| 'Africa Culture III', by Ayoola Onovo, (acrylic and
watercolour on water colour paper. 2021). Pic: c/o Alexis Galleries.
WHEN nine female artists converge for International Women’s Day (IWD) 2021, in Lagos, quite a mix of fledging and hidden contemporary energies will be on display.
While the IWD of the year falls on Monday, March 8, 2021, the exhibiting Nigerian women artists will gather for a group show titled Destiny II from Saturday 13-20, at Alexis Galleries, Victoria Island, Lagos. The exhibition continues the yearly Destiny show, which debuted in 2019.
Mostly of under 40s, except for one or two of them, the artists are collapsing quite some experience into a single event.
Slightly leaning towards the International Women’s Day theme of ‘Choose to Challenge’, most of the exhibits from the Nigerian artists, seen during preview, few days ago, capture the essence of the yearly world event. For example, a bold facial rendition in monochromatic mix of hues titled Africa Culture, by Ayoola Onovo creates a texture of technique and drawing, combined. From the figure's heavily makeover face to bodily costumed, the artist captures a character set to confront challenges.
In hyper-realism painting of a young woman load carrier 'Alabaru', Esther Obiwuru's smooth brush movements ensure that her skills in capturing realism does not blur basic draughtsmanship quality. Apart from the artist's perception in visualising the Alabaru's posture, the mood of proudly making a living as 'Alabaru' is profound in colours too. In markets across southwest Nigeria, carriers of goods, mostly using their heads to move commodities are known as ‘Alabaru’ (a Yoruba word for helper). The painting, Obiwuru disclosed, was generated from her regular visit to markets in Ibadan.
Ladipo brings into the Destiny II gathering, a design flavour. With her painting background, the artist creates fashion accessory she calls Padlock Bag. Quite embedded in symbolism, the Paddlock Bag series seems like a self-esteem booster, especially, for those who chose to stick out of the crowd.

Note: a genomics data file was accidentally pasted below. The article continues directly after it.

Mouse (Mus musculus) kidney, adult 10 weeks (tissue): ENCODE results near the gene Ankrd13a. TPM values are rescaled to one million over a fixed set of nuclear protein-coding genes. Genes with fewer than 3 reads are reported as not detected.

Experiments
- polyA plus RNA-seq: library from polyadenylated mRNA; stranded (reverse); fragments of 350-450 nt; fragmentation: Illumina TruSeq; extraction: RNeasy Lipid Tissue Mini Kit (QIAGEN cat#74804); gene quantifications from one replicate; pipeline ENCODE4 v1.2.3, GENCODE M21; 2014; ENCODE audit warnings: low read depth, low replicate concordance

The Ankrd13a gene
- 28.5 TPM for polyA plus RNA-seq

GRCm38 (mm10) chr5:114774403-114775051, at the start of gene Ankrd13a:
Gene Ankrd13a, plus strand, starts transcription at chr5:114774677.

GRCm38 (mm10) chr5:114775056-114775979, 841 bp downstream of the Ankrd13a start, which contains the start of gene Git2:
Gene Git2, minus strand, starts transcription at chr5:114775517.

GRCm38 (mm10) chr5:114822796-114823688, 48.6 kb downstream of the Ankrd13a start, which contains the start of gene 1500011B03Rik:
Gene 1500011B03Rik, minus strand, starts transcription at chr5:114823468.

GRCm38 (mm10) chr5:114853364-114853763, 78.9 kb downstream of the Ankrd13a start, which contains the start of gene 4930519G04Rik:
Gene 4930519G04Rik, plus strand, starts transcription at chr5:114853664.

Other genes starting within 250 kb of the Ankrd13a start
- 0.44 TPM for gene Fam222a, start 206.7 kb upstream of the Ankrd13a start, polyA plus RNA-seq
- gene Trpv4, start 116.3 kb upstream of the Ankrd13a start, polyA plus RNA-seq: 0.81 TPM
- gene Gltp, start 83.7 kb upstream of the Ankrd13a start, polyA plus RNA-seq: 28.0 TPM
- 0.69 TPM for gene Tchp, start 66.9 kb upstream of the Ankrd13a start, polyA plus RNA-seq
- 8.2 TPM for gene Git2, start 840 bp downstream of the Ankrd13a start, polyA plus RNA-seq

The Padlock Bag, Ladipo said, serves as a protection from unwanted intervention. "It's a symbol of security," and as well as "an attention seeking bag," the artist stressed its functionality. The concept must have been growing in quiet popularity. " I have been doing this for 10 years."
Ever wondered what was going on in the mind of an artist during the Covid-19 pandemic lockdown of last year? Karen Ogidi shares her state of mind in a marine subject titled Lost at Sea. It's a depiction of being stranded in mental state.
In textured brush movements, Naomi Oyeniyi brings the fun in (gossip?) as two ladies share a great time in the wood. Complementing the ladies' radiance of joy is the vegetation of forest in the background as well as what looks like trees of dried leaves, suggesting the period of the year being referenced.
Perhaps, one of the most exposed among the exhibiting artists, Clara Aden, who has been consistent in monochrome texture releases her thoughts with Dignity of Labour. More than an arm of a macho male, which appears more of attraction as he renders a technical domestic service, the charcoal on paper also stresses the artist's passion for details.
For Aisha Idirisu, her choice of abstraction extends what she described as being eclectic as well as refusal to be caged into conformity. After dumping Engineering studies for Fine Art discipline, she seemed to have set out on a rebellious mission.
Traces of being different continues for Idrisu, so explains one of her works for the show. Three layers of wave-like images against patches of global landscape flaunts the artist’s visual intellect.
The attraction in celebrating IWD, perhaps, made Bimpe Owoyemi, a co-curator at Alexis Galleries join the Destiny II train. Her choice of realism style swells the sudden growing interest of young Nigerian artists in stepping up smooth brush strokes to the hyper-realism level. Her painting titled Evergreen explains duality of life. Her focus, she said, is on "life and its darkness parts."
Curator at at Alexis Galleries, Patty Chidiac Mastrogiannis noted that IWD is worth gathering for what she described as “a good mix of ladies,” for the exhibiton. “It means honouring every women in my life.” Again, the gallery, according to the curator, "is in partnership with Women At Risk International Foundation (WARIF)," disclosing that parts of the art sales go to support the not-for-profit organisation.